Robbie the Cobot lends a hand
Ford production line employee Dietmar Brauner thought his 30-year career was over after recurring health issues led to mobility limitations in his shoulder and wrist. Instead Dietmar brought his experience to bear on a wider range of tasks thanks to a new colleague, a collaborative robot, Robbie the Cobot who promised to take on tasks that employees living with certain disabilities might otherwise find difficult or impossible and, after a successful 18 month trial, he was indeed made permanent by Ford. Hopefully this will lead additional Cobots on the line and a more diverse range of employees at the automaker.
Do serious infections lead to Autism?
Childhood infections may contribute to diagnoses of autism or intellectual disability, according to a study of a Swedish cohort of about half a million people published in the Journal of Neurodevelopmental Disorders.
In fact, research has shown that children who have at least one serious infection are 54% more likely to receive an autism diagnosis than those who have not.
Around the world, more than 300,000 million (one in 12 Canadians), including families, friends and caregivers are impacted by a rare disease. Collectively these 7000 plus rare diseases aren’t widely acknowledged, and remain misunderstood, according to experts. So, each year Rethinking Rare shines a light on patients, caregivers, technologies and treatments breaking down barriers in the ‘rare space.’ Watch for info on February 2023 Rethinking Rare Awareness Day.
Teens, wearables, coaching and cash
A digital health program using a Fitbit wearable and text-based health coaching improved physical activity in teens, according to a study published in JMIR.
The teens had a daily goal of an hour of active minutes or 10,000 steps during the 12-week program. They also set weekly goals based on their previous accomplishments and could receive cash incentives if that goal was met.
Researchers found that enrollees met goals, on average, 7 out of the 11 weeks. They wore Fitbits for 91% of time, and tracked “significant improvements” in daily active minutes. The authors now plan to test again with larger sample size and a more diverse population for a longer time.
Same yet different
A new study by Salk Professor Thomas Albright shows that the brain can process information two ways. The first is through traditional circuits that we have long known. The second new finding is that it can also receive information via interactions of waves of neural activity thereby responding differently to the same thing under different conditions. Clearly an interesting leap in our understanding of the brain!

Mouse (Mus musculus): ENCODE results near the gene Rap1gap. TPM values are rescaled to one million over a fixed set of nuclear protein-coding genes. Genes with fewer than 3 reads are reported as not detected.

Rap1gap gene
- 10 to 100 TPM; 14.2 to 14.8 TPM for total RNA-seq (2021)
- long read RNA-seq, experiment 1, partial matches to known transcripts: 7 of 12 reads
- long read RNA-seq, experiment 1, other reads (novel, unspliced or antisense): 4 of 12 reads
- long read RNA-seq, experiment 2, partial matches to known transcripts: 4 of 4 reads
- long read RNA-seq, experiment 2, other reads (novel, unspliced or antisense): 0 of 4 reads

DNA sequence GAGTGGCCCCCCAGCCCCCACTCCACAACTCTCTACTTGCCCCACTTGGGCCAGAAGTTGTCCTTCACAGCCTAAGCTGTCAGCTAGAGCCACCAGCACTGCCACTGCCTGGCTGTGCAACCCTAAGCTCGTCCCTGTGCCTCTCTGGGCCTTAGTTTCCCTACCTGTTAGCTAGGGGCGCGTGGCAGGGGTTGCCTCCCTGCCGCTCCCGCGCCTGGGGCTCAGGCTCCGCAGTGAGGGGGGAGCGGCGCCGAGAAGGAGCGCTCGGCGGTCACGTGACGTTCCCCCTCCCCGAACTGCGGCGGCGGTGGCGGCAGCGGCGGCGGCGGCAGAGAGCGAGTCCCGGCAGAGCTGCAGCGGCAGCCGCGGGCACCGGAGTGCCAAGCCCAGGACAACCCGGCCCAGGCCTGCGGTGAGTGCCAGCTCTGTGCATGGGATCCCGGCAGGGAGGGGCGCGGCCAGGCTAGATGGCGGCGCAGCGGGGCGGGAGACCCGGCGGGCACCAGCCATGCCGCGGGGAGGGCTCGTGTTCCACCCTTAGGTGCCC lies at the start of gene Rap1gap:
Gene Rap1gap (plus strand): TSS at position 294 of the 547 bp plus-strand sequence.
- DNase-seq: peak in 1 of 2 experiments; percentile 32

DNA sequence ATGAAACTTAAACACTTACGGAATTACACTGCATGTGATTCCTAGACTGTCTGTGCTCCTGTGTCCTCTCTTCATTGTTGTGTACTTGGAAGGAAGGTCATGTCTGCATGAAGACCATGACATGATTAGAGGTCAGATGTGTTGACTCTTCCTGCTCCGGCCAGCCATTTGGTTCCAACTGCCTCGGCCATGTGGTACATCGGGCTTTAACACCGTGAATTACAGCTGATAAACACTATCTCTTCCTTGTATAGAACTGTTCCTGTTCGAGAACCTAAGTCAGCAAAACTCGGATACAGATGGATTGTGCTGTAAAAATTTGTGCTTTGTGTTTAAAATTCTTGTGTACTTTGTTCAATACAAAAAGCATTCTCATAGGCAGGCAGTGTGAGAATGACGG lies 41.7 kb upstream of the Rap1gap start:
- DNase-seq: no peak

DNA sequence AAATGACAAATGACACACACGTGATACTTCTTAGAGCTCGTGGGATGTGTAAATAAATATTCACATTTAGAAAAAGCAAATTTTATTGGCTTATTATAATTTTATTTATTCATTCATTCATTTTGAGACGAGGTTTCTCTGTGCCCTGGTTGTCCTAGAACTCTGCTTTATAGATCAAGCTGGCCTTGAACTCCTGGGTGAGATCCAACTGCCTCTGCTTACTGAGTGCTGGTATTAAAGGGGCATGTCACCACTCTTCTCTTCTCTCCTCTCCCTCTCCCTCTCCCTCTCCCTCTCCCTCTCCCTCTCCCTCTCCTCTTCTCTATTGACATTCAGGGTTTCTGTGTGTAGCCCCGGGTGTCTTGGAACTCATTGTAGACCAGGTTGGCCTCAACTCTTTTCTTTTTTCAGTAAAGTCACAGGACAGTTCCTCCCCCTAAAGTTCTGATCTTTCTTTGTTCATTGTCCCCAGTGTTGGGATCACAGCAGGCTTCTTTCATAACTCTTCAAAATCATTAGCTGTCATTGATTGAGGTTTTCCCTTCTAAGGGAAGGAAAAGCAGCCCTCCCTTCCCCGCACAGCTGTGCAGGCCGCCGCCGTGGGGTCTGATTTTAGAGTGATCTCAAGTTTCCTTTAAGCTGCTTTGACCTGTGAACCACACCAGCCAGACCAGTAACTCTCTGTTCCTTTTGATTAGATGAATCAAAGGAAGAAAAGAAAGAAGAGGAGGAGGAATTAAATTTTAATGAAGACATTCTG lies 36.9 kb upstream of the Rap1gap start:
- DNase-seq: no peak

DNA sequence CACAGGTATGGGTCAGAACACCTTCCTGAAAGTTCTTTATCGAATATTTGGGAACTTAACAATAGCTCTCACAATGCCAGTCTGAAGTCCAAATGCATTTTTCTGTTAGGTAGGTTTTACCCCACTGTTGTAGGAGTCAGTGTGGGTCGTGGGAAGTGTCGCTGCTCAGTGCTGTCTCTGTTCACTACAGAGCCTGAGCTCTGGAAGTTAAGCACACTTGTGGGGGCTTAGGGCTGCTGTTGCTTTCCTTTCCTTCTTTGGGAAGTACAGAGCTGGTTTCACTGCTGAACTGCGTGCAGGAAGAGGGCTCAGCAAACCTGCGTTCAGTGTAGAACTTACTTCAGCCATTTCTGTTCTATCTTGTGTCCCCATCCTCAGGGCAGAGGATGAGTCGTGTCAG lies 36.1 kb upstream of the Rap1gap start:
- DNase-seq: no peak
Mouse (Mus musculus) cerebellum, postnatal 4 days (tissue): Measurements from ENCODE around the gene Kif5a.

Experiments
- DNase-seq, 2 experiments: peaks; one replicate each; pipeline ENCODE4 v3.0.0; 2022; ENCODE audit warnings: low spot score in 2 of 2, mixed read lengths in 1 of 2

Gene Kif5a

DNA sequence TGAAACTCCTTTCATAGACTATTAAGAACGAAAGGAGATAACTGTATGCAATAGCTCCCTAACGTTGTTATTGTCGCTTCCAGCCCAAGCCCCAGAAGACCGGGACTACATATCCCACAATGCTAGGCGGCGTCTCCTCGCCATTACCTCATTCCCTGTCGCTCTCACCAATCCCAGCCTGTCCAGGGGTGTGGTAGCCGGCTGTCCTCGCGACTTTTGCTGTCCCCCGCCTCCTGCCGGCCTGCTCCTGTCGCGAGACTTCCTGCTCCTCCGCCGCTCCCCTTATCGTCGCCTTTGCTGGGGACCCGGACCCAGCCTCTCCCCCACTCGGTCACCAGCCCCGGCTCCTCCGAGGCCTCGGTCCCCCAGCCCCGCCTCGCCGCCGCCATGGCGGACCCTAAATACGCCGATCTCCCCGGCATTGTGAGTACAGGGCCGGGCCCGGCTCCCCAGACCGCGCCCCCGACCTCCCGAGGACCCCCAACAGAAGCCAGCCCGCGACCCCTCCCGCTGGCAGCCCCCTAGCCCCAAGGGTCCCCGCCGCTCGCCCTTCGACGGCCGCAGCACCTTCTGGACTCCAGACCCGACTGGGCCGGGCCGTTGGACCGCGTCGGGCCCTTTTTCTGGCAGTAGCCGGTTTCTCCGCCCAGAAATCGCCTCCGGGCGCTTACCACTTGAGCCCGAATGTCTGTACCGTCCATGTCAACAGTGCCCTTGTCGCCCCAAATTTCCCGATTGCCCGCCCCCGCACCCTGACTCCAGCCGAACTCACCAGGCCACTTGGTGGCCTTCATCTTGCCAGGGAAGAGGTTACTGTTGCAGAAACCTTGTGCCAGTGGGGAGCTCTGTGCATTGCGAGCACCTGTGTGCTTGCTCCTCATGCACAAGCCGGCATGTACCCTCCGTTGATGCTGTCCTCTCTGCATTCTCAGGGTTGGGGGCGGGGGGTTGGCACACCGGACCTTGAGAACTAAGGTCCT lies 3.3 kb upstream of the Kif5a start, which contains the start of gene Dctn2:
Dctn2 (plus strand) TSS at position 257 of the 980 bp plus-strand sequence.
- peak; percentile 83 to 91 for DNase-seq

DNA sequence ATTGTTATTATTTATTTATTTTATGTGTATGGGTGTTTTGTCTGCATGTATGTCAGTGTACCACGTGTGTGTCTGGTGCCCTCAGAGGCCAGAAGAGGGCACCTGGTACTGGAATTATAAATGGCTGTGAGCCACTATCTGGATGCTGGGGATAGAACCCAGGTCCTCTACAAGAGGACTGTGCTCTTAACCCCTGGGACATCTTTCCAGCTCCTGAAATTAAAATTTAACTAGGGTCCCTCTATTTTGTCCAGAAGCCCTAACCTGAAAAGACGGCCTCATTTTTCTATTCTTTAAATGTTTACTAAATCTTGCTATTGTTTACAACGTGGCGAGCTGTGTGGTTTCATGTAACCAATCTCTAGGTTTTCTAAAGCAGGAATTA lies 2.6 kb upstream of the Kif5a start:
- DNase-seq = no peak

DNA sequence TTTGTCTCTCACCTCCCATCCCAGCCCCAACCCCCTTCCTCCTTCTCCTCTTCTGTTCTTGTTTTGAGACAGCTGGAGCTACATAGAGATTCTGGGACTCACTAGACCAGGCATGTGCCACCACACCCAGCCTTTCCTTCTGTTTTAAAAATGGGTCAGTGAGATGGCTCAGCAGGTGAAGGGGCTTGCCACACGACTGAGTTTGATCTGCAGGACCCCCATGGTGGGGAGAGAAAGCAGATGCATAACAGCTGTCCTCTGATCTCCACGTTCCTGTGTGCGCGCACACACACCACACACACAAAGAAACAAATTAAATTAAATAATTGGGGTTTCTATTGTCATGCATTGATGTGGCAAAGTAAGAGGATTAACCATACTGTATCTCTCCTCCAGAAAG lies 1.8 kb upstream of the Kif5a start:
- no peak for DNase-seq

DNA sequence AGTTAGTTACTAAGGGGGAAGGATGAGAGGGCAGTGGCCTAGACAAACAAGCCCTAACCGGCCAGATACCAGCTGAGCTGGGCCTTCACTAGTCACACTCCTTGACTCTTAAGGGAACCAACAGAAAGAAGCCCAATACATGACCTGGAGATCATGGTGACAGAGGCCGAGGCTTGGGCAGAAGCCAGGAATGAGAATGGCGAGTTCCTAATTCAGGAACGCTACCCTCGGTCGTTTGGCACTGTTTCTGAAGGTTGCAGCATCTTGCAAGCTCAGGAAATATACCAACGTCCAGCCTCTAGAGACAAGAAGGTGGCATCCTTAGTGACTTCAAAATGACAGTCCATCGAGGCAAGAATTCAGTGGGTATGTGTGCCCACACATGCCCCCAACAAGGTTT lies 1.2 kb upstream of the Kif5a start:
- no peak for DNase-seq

Just as Canadians are experiencing pandemic fatigue after two long years, research suggests that Canadians may also be experiencing “empathy fatigue.” A recent survey conducted by the Canadian Mental Health Association (CMHA) and UBC researchers, shows that feelings of empathy have eroded over the course of the pandemic, with only 13% of Canadians feeling empathetic, down markedly since the onset of the pandemic (from 23%).
Source: Canadian Mental Health Association
Yes, there’s hope
Hope Air is Canada’s only national charity providing free travel and accommodations for Canadians in financial need who must access medical care far from home. Since its inception in 1986, Hope Air has provided more than 162,000 travel arrangements for patients regardless of age or medical need. For people living on a low income in small and rural communities, distance and cost are very real barriers to them accessing vital medical care. Hope Air is a unique and essential part of our Canadian healthcare system. Without the access Hope Air provides, our national system of universal healthcare coverage would fall short of its promise. Hope Air has also been chosen as one of Canada’s best 100 charities.